Louis M. Maraj is an Assistant Professor of English, with specialties in Black rhetoric and public writing.
His scholarship spans rhetorical theory, digital media studies, Black studies, and critical pedagogies. Specifically, it engages with anti/racism, anti/Blackness, and biopolitics. His current book project, Black or Right: Anti/Racist Campus Rhetorics, explores notions of Blackness in white institutional spaces. It centers Blackness in frameworks for antiracist agency in academic life, while complicating ‘new materialist’ theories through Black feminist relationality. Ongoing related projects argue for Black feminist agency in meme-making, emphasize the palatability of antiBlack violence in sport industry, consider the ‘new Afrocentrism’ of the Black Lives Matter movement, and—with Pritha Prasad (Kansas)—theorize racist technologies of whiteness in disciplinary knowledge-making. Maraj’s most recent work can be found in Precarious Rhetorics (OSU Press) and is forthcoming in Prose Studies.
In the classroom, Maraj centers students’ positional relationships to systemic power and implements popular forms of digital media communication in social justice pedagogies. By shifting marginalized literacies to the center of composition classrooms and rhetorical theory, his teaching—like his research—seeks more inclusionary spaces for minority identities within educational systems, while remaining cognizant of accommodation politics.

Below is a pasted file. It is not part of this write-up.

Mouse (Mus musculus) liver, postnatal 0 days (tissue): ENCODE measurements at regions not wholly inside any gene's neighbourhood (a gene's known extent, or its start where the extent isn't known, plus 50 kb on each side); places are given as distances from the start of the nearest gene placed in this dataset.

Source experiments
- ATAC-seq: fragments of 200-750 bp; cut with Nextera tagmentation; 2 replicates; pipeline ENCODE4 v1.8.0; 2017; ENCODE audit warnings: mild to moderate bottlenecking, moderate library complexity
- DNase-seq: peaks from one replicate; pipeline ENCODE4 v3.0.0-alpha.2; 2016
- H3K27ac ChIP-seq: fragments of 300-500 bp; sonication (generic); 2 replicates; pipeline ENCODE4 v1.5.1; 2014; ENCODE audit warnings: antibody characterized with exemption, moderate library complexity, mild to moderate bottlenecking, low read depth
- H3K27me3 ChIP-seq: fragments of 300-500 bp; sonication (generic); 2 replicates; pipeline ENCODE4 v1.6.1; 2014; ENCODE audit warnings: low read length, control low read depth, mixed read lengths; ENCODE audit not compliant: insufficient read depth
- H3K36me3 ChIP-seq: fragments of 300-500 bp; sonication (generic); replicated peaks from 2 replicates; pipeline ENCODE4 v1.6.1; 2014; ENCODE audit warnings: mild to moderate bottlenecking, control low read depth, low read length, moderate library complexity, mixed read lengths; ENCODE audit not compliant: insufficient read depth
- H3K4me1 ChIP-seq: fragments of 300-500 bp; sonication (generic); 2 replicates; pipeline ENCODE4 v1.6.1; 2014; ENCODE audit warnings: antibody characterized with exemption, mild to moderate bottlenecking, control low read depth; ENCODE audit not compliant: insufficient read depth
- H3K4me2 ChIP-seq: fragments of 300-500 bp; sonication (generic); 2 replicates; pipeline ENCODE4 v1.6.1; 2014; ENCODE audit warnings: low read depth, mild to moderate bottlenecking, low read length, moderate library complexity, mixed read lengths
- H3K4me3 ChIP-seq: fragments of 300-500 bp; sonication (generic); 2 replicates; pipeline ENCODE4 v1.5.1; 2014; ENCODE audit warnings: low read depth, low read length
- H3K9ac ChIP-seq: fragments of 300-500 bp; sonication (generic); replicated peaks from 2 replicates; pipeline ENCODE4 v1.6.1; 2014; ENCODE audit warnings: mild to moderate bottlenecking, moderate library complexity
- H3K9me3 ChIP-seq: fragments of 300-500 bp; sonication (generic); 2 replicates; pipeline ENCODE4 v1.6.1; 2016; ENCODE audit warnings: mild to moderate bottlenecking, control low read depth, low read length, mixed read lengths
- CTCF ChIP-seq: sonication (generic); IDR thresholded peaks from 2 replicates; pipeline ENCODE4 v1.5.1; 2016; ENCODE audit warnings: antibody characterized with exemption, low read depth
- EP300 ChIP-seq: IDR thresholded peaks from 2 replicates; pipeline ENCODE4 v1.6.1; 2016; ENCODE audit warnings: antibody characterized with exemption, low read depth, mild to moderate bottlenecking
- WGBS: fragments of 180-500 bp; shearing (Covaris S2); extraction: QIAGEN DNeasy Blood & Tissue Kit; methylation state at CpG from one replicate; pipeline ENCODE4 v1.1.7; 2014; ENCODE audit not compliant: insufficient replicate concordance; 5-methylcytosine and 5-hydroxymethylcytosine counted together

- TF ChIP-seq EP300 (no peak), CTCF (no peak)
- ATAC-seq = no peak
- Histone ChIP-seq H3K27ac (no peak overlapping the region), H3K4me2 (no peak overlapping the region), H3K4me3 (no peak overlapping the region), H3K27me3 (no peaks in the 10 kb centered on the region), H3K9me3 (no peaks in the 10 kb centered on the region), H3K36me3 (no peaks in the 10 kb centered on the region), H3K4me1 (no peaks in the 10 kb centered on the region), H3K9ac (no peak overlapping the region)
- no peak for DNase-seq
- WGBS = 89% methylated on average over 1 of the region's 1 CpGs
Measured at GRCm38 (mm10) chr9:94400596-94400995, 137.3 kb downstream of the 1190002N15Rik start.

With Khirsten Scott, Maraj is the co-founder of DBLAC, a digital and in-person mentorship network of Black graduate students in fields studying language. He continues years of social justice work with youth of color beyond the university through the Justice Scholars program in Pittsburgh’s historically Black Homewood neighborhood and through Change Pittsburgh (chgpgh.org), an archive of student social justice writing about the city’s various communities. Learn more about his past and ongoing projects here.